Therefore, tomato appears to utilize tolerance as well as resistance to minimize the impact of nematodes on seed production, and the relative importance of these two adaptations varies depending upon the intensity of the nematode pressure. In contrast to resistance, defined as any trait that reduces pest infestations, tolerance reduces the impact of infestations on plant fitness (Restif and Koella, 2004). The physiological and molecular mechanisms underlying tolerance are not thoroughly understood, but are thought to involve relocation of resources such as photoassimilates to less vulnerable parts of the plant (Agrawal et al., 1999b). Plants display varying degrees of tolerance against biotic and abiotic stresses, and selection for tolerance in crop plants has been a goal of agricultural breeding for decades. More recently, experiments to determine how plants use tolerance are increasing. A study by Schwachtje and coworkers showed that Nicotiana attenuata relocates sugars to roots in response to simulated herbivore attack, for storage and future regrowth (Schwachtje et al., 2006). Further work is needed to explore mechanisms of plant tolerance to nematode infection, and also to study tolerance under field conditions. The plants in this experiment were grown with abundant irrigation and fertilization, whereas plants grown under natural conditions may have more limited water and nutrients to allocate for growth and reproduction. Furthermore, plants in this study were grown in autoclaved sand, absent of root pathogens and other pests that might otherwise attack plants predisposed to stress by nematode infestation. Therefore, the threshold level of nematode pressure at which the plant’s tolerance mechanisms become inadequate and resistance becomes beneficial is likely to be lower under natural conditions than under the optimal growth conditions of an experimental trial.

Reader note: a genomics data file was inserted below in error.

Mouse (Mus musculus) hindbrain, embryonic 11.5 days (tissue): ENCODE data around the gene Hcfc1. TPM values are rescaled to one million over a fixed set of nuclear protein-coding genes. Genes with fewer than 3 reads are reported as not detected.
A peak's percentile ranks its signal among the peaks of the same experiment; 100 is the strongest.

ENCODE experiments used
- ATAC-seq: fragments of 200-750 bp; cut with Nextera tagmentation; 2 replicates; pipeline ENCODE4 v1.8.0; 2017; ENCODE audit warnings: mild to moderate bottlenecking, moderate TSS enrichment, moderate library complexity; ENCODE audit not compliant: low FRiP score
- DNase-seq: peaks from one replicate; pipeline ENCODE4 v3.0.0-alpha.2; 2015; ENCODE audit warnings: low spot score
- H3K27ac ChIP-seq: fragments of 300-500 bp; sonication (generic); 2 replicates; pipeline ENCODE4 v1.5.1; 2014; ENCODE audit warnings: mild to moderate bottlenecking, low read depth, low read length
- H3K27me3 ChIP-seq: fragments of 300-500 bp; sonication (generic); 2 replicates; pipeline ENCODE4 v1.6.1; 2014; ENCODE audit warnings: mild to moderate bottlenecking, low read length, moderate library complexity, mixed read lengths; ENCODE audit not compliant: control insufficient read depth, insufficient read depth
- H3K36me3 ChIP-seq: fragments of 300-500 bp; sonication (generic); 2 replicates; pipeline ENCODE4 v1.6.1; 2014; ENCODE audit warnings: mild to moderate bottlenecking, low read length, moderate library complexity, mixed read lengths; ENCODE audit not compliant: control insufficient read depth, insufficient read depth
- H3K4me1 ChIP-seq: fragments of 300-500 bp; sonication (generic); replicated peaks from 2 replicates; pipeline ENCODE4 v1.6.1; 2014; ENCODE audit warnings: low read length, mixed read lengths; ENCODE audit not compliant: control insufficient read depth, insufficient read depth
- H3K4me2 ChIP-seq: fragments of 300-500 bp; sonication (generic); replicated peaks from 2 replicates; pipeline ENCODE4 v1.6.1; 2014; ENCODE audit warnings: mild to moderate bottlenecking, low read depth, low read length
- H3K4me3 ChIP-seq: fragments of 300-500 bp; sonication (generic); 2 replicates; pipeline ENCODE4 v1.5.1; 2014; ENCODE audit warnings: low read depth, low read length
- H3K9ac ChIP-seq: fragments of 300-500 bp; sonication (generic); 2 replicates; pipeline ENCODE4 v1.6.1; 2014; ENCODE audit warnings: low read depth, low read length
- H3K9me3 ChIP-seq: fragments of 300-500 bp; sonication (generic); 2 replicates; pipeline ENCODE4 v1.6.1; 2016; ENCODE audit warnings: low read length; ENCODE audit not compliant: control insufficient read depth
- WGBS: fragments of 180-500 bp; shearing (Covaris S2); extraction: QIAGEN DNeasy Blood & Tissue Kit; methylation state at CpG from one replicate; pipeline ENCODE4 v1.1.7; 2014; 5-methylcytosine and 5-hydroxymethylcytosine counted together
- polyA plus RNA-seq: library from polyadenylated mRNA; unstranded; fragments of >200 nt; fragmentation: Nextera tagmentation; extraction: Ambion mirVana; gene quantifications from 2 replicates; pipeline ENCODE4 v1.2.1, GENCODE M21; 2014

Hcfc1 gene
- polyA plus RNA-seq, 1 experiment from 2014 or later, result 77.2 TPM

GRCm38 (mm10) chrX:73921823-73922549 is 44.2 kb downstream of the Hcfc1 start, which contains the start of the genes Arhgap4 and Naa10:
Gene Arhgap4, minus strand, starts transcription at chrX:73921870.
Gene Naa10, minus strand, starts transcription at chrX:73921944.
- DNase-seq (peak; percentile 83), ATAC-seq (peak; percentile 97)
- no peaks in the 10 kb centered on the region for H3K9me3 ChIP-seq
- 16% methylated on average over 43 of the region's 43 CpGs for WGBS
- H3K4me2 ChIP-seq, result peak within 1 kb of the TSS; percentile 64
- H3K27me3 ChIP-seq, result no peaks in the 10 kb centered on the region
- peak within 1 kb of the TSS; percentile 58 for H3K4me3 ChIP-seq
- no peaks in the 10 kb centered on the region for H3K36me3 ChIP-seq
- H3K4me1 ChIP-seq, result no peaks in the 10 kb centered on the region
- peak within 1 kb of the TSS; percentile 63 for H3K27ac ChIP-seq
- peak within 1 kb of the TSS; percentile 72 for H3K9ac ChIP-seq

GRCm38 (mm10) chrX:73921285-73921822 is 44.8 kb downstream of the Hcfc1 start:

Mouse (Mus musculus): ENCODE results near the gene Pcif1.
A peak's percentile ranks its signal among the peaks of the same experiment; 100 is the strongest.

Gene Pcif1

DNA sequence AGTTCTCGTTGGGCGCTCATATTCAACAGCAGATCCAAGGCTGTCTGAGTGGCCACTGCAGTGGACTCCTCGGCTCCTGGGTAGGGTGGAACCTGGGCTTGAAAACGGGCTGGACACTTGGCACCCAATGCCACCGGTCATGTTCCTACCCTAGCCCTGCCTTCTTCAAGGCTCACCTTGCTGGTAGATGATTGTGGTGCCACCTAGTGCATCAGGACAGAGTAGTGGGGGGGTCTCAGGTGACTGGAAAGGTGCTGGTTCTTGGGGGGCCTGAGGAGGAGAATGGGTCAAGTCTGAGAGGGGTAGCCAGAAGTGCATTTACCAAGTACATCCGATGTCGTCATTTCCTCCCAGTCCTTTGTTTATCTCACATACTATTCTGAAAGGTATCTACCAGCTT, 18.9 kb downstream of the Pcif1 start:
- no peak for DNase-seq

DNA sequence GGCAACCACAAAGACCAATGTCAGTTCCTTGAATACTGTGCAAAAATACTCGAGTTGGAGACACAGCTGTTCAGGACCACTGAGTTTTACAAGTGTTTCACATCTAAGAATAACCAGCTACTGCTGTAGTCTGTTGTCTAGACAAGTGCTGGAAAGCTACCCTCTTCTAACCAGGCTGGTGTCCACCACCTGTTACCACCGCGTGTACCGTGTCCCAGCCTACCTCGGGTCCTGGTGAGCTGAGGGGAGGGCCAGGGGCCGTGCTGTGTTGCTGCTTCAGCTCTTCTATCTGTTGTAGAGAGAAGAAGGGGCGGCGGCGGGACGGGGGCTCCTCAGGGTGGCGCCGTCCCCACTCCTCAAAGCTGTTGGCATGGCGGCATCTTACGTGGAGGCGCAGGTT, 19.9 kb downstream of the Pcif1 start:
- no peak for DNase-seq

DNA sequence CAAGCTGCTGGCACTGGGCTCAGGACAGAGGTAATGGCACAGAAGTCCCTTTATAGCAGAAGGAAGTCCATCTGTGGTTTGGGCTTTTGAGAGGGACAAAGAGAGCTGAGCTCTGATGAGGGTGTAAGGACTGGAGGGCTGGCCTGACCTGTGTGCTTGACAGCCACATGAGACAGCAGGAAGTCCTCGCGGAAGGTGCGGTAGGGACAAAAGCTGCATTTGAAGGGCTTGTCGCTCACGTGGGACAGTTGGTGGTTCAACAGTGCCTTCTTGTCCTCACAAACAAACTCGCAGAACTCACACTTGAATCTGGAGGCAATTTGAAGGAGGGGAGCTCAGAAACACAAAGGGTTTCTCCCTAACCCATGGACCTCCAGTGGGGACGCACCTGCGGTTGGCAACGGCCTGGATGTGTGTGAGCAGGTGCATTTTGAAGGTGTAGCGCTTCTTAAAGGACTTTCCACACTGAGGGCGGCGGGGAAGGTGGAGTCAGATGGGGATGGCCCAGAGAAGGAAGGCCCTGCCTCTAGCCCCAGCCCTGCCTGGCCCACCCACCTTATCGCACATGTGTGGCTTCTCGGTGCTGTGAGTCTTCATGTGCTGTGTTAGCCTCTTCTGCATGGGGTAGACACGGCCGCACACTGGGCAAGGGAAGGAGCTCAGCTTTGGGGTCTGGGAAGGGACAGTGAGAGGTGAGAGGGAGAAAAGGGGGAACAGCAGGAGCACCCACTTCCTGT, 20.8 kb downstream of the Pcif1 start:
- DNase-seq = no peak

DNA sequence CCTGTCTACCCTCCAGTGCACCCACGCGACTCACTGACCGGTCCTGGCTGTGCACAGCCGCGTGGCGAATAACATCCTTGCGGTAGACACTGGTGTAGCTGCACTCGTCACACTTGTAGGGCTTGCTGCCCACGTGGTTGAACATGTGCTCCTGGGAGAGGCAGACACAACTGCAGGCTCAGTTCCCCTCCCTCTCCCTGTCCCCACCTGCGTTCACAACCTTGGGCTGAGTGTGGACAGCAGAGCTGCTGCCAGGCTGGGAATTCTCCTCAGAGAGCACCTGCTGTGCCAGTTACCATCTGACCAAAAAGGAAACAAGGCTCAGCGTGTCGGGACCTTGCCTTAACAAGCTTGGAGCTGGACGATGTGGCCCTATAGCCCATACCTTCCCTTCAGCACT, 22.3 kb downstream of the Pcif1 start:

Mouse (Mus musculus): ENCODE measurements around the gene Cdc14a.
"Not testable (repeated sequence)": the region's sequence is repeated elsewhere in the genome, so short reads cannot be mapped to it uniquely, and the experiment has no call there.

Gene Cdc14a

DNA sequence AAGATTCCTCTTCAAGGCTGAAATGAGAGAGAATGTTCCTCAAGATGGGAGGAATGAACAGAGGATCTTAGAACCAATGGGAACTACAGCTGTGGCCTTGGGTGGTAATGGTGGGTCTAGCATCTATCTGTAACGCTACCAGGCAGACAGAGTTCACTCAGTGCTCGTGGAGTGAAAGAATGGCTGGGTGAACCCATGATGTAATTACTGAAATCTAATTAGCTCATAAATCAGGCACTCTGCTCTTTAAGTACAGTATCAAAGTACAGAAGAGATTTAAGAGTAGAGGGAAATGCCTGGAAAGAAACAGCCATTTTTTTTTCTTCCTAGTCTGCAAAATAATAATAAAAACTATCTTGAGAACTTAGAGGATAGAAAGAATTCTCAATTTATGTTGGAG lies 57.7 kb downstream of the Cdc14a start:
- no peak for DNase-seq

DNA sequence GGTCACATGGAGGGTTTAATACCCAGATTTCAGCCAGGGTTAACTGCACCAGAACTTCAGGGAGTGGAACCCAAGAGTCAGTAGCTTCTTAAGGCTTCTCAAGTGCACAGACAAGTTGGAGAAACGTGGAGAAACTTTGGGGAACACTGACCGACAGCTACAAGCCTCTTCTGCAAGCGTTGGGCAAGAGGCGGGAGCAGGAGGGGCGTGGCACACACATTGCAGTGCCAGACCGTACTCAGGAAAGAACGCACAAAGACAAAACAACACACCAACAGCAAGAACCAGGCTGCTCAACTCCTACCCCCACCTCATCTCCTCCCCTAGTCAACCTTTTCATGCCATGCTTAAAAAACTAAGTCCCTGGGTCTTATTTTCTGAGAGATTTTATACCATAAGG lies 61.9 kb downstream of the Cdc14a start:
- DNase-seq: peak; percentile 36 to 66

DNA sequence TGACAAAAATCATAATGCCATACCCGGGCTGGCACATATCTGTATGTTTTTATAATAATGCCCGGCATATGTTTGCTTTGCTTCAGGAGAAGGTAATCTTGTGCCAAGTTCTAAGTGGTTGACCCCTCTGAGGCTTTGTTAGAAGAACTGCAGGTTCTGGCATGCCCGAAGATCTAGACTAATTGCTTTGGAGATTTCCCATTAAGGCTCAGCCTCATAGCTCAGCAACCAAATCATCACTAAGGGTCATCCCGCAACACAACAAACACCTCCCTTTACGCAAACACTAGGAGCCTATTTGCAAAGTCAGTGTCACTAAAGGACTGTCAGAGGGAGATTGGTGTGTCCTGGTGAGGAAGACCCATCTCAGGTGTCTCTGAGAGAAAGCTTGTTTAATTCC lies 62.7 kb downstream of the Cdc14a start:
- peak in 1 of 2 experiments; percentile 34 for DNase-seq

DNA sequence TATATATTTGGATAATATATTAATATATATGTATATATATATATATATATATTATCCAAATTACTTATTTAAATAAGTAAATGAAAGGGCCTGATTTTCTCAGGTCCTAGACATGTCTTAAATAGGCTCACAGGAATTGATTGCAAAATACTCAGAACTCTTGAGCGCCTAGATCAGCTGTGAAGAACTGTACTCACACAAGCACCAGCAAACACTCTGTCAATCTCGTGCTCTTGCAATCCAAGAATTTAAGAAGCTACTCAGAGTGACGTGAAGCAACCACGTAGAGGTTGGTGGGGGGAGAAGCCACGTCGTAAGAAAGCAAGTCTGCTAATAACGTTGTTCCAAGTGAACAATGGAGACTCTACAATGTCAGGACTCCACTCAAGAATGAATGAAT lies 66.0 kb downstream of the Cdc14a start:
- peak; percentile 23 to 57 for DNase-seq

The strength of the selection pressure posed by nematodes is also highly variable over space and time. Naturally-occurring infection rates for the root-knot nematode are influenced by many factors such as soil type, climate, and the availability of other host plants over the course of the year (Jenkins and Taylor, 1967). As a result of this and of the limited mobility of root-knot nematodes, nematode distribution even within a single field can be extremely patchy. It is therefore impossible to estimate “average” infestation levels for this pest. However, in a study of Georgia field plots in which tomato was grown in rotation with other crops, Johnson and Campbell (1980) found that juvenile root-knot nematode populations ranged from 0-13 per cm3 of soil, and surveys of agricultural and uncultivated soils in Florida and tomato fields in California yielded similar ranges (Ploeg, 2002; McSorley et al., 2007). Given that the sodium hypochlorite egg extraction method that we used to collect our inoculum typically results in an egg hatch rate of 20-50 percent (Hussey and Barker, 1973; Dr. Terrance Kirkpatrick; personal communication), and that our plants were grown in 10 L of sand, we estimate that our higher inoculum level (200,000 eggs/plant) would fall between 4 and 10 juveniles per cm3 of soil, well within naturally-occurring ranges. Thus, naturally-occurring nematode infestations could act as a selection pressure favoring plants that carry Mi-1.2. It is also worth noting that we did not observe any costs associated with Mi-mediated resistance in the absence of nematode infection, in contrast to other forms of R-gene mediated pathogen resistance that are associated with a metabolic cost to the plant (Korves and Bergelson, 2004). This lack of costs may contribute to the maintenance of nematode resistance in plant populations even when the occurrence of damaging levels of nematode infection is spotty. Furthermore, Mi-mediated resistance also deters aphids, whiteflies, and psyllids, all of which could have an additive effect on plant fitness. This study clearly demonstrates the fitness advantage provided by Mi-1.2 in response to nematode challenge, and future work is merited to assess the benefits of Mi-1.2 in response to multiple biotic challenges.